Pope Benedict has described how central religious faiths are in the building up of civil society, in the interests of the common good. In his 2009 encyclical Caritas in Veritate he declared: "There is a good that is linked to living in society: the common good. It is the good of 'all of us', made up of individuals, families and intermediate groups who together constitute society... To take a stand for the common good is on the one hand to be solicitous for, and on the other hand to avail oneself of, that complex of institutions that give structure to the life of society, juridically, civilly, politically and culturally, making it the polis, or 'city'."

Clearly the Catholic Church's concern for the welfare of other faith communities is directed also at the good of society as a whole. Others, too, can see this in the Church's mission. The Chief Rabbi of the United Hebrew Congregations, Lord Sacks, welcomed the Catholic pre-election document Choosing the Common Good in a radio broadcast by saying that it reminded him of another better meaning of the word "politics". "There's an older sense in which it has to do with the polis, the city, or what today we'd call society. And that's less about competition than co-operation, less about power than about what holds us together through a sense of collective identity and shared fate. It's what unites us regardless of the way we vote. It's about the common good. "And that depends not just on governments but on us, all of us together. It lives in habits of the heart born in families, practiced in neighbourhoods, and renewed daily in unspectacular acts of kindness and help. If we lose these, no legislation in the world can put them back ."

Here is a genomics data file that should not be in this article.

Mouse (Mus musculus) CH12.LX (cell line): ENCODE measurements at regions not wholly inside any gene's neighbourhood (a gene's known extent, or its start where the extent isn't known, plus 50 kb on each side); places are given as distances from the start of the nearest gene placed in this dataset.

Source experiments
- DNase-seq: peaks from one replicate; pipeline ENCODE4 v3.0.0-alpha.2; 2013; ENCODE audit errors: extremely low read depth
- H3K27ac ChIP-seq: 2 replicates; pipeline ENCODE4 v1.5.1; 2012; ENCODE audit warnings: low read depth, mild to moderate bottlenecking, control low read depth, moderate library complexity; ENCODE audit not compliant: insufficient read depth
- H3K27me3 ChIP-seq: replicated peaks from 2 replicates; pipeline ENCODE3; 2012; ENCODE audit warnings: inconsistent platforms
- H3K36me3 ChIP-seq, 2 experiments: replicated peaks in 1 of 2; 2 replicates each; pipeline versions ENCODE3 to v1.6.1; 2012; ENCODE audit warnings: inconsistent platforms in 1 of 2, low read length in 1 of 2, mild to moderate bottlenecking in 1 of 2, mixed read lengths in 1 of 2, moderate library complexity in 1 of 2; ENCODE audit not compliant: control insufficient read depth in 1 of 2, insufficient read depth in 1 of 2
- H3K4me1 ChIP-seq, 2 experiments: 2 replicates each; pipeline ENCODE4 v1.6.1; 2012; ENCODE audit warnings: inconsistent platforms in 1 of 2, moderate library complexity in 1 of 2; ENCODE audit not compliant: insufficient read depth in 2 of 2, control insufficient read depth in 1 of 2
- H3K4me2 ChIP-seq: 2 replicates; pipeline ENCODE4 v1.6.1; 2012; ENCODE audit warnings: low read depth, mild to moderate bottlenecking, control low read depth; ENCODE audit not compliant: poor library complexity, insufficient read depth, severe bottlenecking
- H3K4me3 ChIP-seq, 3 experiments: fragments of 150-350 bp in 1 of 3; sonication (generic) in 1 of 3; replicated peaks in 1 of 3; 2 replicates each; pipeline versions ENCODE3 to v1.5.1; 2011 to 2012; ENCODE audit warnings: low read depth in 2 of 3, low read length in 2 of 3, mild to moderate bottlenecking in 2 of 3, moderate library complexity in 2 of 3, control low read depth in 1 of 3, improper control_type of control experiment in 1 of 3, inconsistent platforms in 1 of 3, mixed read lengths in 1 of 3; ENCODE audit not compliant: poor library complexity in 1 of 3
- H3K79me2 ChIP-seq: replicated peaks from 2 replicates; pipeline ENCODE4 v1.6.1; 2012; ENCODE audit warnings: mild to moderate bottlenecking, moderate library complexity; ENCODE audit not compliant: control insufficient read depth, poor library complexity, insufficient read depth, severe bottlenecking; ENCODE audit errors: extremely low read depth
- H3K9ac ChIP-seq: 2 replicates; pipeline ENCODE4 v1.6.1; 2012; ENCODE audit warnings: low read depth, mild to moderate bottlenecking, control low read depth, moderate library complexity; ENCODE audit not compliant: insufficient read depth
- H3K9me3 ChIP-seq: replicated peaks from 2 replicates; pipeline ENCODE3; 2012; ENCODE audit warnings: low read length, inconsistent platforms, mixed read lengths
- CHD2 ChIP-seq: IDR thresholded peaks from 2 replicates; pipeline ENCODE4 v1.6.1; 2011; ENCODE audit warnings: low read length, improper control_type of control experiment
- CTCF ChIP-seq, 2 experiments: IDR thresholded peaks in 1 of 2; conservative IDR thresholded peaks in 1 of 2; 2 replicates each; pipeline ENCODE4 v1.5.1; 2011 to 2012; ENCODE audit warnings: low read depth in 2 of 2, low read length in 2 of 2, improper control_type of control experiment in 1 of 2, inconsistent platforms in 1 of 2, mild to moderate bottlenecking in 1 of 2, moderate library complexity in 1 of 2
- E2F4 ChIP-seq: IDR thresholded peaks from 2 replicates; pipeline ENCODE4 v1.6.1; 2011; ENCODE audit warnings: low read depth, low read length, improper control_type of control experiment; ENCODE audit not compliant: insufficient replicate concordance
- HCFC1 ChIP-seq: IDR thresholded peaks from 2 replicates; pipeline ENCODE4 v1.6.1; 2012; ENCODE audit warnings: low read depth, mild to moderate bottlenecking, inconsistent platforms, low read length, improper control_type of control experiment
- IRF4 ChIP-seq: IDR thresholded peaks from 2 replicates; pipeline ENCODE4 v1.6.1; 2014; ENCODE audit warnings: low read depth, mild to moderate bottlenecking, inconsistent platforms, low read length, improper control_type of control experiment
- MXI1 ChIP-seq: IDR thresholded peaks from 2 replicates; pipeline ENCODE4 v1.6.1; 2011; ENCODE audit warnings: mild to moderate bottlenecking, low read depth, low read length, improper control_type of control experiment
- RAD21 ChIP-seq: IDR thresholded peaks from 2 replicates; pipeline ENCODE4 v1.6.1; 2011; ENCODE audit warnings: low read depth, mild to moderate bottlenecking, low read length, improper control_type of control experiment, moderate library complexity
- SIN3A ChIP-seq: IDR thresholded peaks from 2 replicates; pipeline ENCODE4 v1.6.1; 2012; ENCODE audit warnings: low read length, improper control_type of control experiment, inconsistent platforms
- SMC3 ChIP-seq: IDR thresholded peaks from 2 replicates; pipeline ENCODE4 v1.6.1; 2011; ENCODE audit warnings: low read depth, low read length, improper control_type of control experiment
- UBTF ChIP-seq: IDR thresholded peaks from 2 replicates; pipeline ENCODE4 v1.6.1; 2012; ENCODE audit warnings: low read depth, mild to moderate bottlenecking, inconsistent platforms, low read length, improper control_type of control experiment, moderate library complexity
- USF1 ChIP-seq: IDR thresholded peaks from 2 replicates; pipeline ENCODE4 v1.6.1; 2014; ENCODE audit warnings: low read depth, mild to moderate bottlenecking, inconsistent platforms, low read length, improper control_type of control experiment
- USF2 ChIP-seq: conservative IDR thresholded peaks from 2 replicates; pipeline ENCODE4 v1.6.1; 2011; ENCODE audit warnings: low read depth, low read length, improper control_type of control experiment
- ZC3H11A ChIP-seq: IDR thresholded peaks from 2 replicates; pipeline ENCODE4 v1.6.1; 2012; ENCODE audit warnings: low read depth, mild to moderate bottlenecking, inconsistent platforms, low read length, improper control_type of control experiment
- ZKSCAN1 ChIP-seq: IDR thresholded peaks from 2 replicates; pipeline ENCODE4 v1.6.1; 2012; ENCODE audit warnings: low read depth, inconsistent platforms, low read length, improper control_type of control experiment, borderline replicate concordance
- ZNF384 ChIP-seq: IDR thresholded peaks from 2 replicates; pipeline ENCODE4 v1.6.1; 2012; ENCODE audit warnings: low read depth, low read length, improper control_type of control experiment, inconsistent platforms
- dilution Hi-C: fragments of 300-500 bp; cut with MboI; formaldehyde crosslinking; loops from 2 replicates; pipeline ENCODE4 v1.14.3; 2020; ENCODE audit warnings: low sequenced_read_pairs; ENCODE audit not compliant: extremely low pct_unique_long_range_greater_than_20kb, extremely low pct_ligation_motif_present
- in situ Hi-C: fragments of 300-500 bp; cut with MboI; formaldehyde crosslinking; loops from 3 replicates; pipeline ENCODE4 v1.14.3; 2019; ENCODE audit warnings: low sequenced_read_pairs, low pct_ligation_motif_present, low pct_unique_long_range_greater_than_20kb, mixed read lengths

The Chief Rabbi's warm words were all the more fitting, as nowhere has there been a greater change for the better than in relations between Catholics and Jews. The Church has repudiated and condemned anti-Semitism and the "teaching of contempt" towards Jews. The Second Vatican Council declared: "God holds the Jews most dear for the sake of their Fathers; He does not repent of the gifts He makes or of the calls He issues... the Church awaits that day, known to God alone, on which all peoples will address the Lord in a single voice and 'serve him shoulder to shoulder'."

It is in this spirit and as a service to the common good that Pope Benedict will greet leaders from the different British faith communities during his visit to Britain. The role of leaders, in every sector of society, is not to be underestimated. And the exercise of true leadership is enriched when the leader is a person of faith. Indeed in his recent social encyclical Caritas in Veritate, Pope Benedict declared that "development is impossible without upright men and women, without financiers and politicians whose consciences are finely attuned to the requirements of the common good". This visit of Pope Benedict, and his meeting with the leaders of the different faith communities, will highlight the contribution which faith makes to the common good of all.

Extract from 'Heart speaks unto heart', by the Catholic Bishops' Conference on the Pope's State visit to England in September 2010.